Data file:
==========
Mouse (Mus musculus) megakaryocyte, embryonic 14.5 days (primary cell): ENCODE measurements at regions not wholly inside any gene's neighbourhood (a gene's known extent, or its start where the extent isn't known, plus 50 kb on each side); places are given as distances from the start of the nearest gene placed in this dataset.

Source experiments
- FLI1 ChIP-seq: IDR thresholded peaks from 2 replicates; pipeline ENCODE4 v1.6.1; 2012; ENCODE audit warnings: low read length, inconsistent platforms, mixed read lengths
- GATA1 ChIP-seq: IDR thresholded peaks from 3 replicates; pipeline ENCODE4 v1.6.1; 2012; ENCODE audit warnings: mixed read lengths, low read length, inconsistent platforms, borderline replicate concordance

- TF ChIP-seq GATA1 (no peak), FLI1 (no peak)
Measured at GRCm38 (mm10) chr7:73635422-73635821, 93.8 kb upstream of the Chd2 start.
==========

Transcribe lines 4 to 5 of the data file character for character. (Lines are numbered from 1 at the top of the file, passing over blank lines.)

- GATA1 ChIP-seq: IDR thresholded peaks from 3 replicates; pipeline ENCODE4 v1.6.1; 2012; ENCODE audit warnings: mixed read lengths, low read length, inconsistent platforms, borderline replicate concordance

- TF ChIP-seq GATA1 (no peak), FLI1 (no peak)